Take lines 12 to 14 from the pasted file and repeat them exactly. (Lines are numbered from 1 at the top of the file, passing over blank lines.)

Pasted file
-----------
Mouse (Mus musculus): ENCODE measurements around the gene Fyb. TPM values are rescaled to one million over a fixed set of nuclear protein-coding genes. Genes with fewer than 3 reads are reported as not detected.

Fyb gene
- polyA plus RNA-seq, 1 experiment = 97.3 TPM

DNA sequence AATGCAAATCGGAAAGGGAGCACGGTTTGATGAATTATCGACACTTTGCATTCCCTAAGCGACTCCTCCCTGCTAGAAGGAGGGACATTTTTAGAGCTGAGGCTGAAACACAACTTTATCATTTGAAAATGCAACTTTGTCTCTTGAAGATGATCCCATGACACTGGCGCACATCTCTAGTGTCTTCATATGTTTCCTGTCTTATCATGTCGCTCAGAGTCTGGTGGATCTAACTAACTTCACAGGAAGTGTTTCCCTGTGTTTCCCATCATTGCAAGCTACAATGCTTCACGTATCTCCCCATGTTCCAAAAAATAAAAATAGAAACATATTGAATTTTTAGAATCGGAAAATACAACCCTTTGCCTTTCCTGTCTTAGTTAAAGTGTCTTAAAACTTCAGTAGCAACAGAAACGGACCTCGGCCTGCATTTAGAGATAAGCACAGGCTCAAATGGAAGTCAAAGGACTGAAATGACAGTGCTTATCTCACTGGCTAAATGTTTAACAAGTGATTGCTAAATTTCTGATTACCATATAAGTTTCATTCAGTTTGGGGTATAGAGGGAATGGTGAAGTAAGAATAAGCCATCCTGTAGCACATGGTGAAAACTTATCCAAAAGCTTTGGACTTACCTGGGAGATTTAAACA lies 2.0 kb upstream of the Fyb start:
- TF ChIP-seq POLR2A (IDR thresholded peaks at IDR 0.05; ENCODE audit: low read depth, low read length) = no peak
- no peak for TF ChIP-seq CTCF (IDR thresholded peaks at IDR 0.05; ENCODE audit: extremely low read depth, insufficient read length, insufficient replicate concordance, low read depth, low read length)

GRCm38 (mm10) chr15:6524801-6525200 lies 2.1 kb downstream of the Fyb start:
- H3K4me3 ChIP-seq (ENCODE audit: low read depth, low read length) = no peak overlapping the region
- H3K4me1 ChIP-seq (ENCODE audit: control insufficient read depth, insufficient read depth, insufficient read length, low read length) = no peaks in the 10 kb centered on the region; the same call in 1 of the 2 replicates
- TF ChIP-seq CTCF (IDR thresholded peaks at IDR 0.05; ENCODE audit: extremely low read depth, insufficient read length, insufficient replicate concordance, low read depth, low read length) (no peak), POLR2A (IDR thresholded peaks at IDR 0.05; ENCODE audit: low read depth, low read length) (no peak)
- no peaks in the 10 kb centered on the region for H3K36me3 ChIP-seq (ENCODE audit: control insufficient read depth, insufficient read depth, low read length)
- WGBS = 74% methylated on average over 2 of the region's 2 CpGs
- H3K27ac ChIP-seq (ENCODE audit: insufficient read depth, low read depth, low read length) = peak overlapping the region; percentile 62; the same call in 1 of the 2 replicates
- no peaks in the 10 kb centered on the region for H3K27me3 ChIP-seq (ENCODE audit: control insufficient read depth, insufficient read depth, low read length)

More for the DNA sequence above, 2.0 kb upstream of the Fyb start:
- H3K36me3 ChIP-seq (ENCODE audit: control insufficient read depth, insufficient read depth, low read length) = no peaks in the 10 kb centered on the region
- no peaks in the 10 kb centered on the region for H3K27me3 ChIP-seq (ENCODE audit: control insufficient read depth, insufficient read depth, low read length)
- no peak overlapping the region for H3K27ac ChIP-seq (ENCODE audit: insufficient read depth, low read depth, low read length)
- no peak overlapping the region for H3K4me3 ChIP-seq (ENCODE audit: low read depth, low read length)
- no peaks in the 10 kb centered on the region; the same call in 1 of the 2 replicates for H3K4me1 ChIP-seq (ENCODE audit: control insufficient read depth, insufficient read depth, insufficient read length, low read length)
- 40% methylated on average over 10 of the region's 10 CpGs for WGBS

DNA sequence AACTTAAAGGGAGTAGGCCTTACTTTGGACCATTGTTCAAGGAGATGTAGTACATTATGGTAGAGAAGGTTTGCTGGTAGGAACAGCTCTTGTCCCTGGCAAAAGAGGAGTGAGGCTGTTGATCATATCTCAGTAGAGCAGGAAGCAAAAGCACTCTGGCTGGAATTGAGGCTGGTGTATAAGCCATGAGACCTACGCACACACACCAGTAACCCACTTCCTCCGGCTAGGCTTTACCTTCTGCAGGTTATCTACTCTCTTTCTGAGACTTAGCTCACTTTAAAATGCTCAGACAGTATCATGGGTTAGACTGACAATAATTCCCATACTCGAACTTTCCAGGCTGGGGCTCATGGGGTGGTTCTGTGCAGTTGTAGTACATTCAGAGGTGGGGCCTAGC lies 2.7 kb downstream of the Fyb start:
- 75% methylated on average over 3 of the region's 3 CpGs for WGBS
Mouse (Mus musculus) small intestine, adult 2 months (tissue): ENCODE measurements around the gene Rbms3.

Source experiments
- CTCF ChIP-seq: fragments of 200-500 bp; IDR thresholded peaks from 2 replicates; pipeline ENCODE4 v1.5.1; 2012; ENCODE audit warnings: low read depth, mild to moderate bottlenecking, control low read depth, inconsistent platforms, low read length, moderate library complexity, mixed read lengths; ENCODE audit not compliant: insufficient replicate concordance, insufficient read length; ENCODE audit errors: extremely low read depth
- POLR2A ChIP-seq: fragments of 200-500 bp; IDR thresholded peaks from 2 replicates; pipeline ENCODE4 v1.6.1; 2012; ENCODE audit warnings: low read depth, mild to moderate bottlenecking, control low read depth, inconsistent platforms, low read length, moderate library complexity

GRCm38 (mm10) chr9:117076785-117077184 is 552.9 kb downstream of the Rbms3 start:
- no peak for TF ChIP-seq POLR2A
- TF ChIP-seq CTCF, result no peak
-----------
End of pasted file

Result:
- WGBS = 74% methylated on average over 2 of the region's 2 CpGs
- H3K27ac ChIP-seq (ENCODE audit: insufficient read depth, low read depth, low read length) = peak overlapping the region; percentile 62; the same call in 1 of the 2 replicates
- no peaks in the 10 kb centered on the region for H3K27me3 ChIP-seq (ENCODE audit: control insufficient read depth, insufficient read depth, low read length)